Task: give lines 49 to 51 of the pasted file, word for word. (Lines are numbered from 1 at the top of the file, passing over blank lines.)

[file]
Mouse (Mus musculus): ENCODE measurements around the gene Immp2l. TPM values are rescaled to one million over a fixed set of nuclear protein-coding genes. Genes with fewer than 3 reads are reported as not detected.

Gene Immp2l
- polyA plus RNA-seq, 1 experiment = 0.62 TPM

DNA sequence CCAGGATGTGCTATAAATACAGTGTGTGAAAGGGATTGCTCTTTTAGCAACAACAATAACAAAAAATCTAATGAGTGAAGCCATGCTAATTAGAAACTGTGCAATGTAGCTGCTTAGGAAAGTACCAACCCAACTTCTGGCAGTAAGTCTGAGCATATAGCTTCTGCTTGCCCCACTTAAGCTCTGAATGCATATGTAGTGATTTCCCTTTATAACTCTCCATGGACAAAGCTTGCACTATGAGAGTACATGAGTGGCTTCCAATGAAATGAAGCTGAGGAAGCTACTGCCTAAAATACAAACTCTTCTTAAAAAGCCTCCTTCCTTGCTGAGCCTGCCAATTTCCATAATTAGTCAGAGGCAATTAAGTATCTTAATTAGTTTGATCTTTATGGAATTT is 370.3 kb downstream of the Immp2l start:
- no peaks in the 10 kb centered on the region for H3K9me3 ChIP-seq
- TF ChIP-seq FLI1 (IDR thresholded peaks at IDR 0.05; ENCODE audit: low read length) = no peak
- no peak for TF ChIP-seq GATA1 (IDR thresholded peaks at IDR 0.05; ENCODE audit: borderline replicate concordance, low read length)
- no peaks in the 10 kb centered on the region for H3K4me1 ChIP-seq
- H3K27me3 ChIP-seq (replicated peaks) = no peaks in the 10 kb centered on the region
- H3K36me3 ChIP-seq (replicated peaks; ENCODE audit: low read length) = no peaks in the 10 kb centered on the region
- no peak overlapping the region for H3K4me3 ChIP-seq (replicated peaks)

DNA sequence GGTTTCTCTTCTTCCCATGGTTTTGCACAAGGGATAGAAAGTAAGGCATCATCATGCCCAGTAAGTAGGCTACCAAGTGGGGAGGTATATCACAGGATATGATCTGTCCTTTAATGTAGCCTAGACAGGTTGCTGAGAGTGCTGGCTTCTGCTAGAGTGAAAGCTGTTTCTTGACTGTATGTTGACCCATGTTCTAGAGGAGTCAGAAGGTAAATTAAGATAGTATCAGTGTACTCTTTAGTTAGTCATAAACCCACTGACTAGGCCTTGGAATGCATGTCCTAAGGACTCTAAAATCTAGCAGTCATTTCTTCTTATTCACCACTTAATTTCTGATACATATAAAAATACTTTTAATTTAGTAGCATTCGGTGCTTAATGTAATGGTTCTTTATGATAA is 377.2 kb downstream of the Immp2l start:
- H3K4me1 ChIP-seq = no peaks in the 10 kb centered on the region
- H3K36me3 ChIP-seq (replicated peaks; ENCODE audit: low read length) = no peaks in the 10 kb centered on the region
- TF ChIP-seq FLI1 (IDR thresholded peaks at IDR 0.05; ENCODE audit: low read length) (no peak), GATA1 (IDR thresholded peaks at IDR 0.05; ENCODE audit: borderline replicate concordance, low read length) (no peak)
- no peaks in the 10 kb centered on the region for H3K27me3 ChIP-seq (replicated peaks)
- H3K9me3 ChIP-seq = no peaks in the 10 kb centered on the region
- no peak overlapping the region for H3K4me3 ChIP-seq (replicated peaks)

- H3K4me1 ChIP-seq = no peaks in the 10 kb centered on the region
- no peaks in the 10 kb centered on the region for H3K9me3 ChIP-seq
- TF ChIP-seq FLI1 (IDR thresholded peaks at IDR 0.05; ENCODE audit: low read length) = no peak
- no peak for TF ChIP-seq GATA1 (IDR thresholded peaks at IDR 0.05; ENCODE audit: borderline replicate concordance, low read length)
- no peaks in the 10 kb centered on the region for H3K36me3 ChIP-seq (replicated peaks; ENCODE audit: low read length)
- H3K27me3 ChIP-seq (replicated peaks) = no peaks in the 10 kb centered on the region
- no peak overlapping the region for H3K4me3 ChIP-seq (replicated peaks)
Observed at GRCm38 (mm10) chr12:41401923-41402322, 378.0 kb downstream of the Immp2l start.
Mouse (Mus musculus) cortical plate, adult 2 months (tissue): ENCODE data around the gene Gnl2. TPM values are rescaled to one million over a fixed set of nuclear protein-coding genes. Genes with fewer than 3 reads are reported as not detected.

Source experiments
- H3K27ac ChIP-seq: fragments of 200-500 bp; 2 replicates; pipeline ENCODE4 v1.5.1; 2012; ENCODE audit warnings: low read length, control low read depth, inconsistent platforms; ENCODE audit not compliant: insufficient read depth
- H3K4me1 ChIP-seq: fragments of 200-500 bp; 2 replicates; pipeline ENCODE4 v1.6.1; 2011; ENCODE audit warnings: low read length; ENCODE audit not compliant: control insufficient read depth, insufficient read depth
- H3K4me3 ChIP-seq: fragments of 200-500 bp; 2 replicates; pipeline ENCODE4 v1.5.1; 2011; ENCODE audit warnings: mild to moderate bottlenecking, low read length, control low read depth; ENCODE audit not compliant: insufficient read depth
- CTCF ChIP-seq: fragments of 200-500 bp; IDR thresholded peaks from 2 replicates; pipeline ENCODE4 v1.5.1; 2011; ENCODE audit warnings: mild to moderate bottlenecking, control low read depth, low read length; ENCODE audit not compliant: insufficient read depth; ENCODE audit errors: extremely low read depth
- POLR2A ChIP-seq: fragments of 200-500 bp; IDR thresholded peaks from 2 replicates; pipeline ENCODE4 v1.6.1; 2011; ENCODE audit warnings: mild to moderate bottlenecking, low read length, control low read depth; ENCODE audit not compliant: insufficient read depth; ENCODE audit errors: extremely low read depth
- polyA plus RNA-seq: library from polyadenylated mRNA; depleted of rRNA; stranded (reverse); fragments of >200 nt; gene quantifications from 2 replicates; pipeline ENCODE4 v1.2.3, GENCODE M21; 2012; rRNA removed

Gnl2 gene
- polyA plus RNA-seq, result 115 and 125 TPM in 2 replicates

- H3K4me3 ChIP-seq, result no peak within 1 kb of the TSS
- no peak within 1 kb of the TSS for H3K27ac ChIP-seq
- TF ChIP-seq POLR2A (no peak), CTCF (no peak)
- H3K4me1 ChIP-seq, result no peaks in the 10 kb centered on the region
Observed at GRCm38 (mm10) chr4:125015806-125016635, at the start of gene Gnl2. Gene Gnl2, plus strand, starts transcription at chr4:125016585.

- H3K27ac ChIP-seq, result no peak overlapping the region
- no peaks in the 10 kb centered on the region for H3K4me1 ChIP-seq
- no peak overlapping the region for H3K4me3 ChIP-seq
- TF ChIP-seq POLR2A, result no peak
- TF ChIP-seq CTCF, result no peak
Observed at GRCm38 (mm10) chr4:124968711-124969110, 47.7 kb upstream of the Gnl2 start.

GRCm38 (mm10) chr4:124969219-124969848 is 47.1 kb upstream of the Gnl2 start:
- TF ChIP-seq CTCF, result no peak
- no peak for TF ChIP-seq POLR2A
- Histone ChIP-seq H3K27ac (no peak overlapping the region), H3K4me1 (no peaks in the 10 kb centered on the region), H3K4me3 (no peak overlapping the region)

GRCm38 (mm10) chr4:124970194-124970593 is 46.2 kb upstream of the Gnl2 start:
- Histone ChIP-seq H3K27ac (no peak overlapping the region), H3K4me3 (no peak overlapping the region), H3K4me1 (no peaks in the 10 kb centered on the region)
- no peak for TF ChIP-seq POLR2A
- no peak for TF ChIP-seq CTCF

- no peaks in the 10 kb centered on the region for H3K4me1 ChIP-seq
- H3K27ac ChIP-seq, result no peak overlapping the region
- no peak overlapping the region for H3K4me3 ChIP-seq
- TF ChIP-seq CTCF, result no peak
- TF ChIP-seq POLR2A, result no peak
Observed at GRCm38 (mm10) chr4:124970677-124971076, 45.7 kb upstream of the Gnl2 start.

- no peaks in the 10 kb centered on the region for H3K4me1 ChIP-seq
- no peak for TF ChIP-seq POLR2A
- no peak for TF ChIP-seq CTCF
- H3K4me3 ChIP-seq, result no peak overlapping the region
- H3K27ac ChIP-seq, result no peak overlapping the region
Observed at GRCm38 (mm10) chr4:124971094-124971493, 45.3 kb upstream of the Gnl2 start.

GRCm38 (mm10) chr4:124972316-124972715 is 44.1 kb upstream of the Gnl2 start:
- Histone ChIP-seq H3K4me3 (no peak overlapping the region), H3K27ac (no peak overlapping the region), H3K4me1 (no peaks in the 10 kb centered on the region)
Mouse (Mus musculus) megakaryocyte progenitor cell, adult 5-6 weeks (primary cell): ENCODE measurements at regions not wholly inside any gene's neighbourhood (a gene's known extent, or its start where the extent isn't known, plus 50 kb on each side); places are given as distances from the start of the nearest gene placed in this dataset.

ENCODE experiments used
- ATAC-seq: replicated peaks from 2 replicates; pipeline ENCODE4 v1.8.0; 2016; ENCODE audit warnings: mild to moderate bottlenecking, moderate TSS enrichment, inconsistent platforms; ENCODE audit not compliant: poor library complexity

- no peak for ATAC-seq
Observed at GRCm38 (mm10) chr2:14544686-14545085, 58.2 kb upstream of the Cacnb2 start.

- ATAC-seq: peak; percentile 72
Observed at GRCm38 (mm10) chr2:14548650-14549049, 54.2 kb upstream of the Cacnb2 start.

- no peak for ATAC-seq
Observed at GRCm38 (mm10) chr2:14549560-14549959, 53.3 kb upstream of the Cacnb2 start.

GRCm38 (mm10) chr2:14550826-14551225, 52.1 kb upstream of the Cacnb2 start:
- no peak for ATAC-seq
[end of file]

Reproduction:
- TF ChIP-seq CTCF, result no peak
- no peak for TF ChIP-seq POLR2A
- Histone ChIP-seq H3K27ac (no peak overlapping the region), H3K4me1 (no peaks in the 10 kb centered on the region), H3K4me3 (no peak overlapping the region)